My Polack friend
Says there are a dozen or two.
So I never could tell where you
Put your foot, your root,
I never could talk to you.
The tongue stuck in my jaw.
It stuck in a barb wire snare.
Ich, ich, ich, ich,
I could hardly speak.
I thought every German was you.
And the language obscene
An engine, an engine,
Chuffing me off like a Jew.
A Jew to Dachau, Auschwitz, Belsen.
I began to talk like a Jew.
I think I may well be a Jew.
The snows of the Tyrol, the clear beer of Vienna
Are not very pure or true.
With my gypsy ancestress and my weird luck
And my Taroc pack and my Taroc pack
I may be a bit of a Jew.
I have always been sacred of you,
With your Luftwaffe, your gobbledygoo.
And your neat mustache
And your Aryan eye, bright blue.
Panzer-man, panzer-man, O You----
Not God but a swastika
So black no sky could squeak through.
Every woman adores a Fascist,
The boot in the face, the brute
Brute heart of a brute like you.
You stand at the blackboard, daddy,
In the picture I have of you,
A cleft in your chin instead of your foot
But no less a devil for that, no not
Any less the black man who
Bit my pretty red heart in two.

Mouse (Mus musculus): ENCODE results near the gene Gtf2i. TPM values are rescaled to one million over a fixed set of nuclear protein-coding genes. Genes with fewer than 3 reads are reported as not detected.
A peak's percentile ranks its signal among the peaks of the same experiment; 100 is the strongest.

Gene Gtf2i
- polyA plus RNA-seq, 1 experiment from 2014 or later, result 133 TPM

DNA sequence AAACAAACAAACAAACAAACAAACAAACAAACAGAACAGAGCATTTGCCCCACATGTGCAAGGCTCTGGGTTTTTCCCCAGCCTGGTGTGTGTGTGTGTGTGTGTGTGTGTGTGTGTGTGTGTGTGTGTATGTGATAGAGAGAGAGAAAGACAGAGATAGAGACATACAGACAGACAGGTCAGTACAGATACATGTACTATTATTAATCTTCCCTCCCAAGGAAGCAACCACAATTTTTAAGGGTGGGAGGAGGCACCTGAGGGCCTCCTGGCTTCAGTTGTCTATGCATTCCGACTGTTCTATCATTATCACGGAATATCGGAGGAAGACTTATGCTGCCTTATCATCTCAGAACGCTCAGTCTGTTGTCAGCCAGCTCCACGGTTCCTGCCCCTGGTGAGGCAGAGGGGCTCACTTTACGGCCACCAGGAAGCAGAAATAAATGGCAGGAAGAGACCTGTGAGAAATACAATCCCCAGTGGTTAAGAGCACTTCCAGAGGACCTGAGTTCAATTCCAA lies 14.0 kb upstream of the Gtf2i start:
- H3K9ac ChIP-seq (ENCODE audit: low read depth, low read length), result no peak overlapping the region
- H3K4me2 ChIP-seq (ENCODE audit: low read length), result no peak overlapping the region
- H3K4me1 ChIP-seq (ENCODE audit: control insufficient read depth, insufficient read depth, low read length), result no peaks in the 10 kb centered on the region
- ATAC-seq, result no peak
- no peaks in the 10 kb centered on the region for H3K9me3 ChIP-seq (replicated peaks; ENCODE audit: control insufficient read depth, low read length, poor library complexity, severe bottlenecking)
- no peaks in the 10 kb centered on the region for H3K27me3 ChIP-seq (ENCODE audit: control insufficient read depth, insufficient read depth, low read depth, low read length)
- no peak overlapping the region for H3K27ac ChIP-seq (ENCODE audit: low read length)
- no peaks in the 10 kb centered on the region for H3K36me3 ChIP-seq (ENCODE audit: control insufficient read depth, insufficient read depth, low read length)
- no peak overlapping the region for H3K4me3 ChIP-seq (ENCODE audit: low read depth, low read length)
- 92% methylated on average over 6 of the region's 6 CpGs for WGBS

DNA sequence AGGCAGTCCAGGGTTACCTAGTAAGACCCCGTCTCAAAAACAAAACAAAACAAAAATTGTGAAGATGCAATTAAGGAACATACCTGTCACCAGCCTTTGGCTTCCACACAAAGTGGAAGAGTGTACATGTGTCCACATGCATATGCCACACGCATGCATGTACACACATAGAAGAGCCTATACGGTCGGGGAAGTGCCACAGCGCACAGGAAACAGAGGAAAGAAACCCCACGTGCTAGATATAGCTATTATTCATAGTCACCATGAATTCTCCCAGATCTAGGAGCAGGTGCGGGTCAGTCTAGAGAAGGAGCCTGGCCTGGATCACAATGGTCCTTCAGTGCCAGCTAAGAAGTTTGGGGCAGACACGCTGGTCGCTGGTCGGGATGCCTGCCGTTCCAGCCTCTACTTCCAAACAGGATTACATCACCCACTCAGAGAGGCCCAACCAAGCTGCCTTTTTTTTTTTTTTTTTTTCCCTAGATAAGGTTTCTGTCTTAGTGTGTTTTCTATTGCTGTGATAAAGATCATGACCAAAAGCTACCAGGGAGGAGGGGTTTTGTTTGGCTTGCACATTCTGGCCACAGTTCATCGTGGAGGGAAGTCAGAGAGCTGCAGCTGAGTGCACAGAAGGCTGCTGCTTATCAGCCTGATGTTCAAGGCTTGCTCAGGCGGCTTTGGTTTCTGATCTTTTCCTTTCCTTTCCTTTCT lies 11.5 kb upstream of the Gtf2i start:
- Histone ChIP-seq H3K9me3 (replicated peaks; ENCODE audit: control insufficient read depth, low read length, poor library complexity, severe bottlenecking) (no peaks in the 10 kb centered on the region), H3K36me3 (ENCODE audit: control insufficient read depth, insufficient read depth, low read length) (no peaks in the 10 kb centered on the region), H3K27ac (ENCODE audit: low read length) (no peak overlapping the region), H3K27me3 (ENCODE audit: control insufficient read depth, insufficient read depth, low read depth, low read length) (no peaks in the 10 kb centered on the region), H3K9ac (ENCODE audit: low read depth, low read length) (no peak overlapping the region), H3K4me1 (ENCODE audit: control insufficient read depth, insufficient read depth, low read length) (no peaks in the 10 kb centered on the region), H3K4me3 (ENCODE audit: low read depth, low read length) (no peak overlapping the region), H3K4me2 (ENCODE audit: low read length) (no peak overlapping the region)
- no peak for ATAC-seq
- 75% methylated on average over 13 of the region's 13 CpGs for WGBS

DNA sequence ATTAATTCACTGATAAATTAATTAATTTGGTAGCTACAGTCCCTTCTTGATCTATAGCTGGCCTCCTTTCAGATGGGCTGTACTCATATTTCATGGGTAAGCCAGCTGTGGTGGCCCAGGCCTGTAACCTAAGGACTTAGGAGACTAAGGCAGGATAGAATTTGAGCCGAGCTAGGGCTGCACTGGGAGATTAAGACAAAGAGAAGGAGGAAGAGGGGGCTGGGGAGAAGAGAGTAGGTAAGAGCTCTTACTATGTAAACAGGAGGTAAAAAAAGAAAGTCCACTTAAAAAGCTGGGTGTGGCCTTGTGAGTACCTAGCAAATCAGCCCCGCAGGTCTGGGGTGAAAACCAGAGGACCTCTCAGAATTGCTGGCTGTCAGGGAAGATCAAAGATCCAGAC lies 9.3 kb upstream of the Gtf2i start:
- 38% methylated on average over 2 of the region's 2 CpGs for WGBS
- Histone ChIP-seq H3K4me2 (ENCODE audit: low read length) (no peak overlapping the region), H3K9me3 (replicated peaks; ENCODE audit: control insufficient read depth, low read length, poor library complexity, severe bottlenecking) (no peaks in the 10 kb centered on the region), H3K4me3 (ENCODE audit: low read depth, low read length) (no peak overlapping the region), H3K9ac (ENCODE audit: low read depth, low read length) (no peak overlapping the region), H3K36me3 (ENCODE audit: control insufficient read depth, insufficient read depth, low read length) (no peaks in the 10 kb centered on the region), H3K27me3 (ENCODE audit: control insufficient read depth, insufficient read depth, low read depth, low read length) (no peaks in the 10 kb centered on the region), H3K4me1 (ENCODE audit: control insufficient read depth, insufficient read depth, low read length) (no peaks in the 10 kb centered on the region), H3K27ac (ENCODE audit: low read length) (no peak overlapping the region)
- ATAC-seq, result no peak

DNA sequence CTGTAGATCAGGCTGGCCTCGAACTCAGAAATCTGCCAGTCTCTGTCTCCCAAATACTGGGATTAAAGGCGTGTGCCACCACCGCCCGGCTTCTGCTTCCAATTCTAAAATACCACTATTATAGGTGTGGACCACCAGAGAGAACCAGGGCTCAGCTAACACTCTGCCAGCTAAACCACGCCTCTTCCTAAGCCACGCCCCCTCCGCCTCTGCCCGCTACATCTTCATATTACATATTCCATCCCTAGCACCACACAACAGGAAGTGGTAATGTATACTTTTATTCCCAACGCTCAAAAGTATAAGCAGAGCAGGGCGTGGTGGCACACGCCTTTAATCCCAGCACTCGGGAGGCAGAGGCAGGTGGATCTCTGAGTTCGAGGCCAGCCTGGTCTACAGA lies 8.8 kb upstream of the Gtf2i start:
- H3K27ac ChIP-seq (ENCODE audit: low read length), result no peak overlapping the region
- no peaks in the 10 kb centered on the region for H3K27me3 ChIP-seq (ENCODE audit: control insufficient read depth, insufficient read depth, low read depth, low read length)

I was ten when they buried you.
At twenty I tried to die
And get back, back, back to you.
I thought even the bones would do.
But they pulled me out of the sack,
And they stuck me together with glue.
And then I knew what to do.
I made a model of you,
A man in black with a Meinkampf look
And a love of the rack and the screw.
And I said I do, I do.
So daddy, I'm finally through.
The black telephone's off at the root,
The voices just can't worm through.
If I've killed one man, I've killed two---
The vampire who said he was you
And drank my blood for a year,
Seven years, if you want to know.
Daddy, you can lie back now.
There's a stake in your fat black heart
And the villagers never liked you.
They are dancing and stamping on you.
They always knew it was you.
Daddy, daddy, you bastard, I'm through.
John Keats |
'O WHAT can ail thee knight-at-arms
Alone and palely loitering?
The sedge is wither'd from the lake
And no birds sing.
'O what can ail thee knight-at-arms 5
So haggard and so woe-begone?
The squirrel's granary is full
And the harvest 's done.
'I see a lily on thy brow
With anguish moist and fever dew; 10
And on thy cheeks a fading rose
Fast withereth too.'
'I met a lady in the meads
Full beautiful¡ªa faery's child
Her hair was long her foot was light 15
And her eyes were wild.
'I made a garland for her head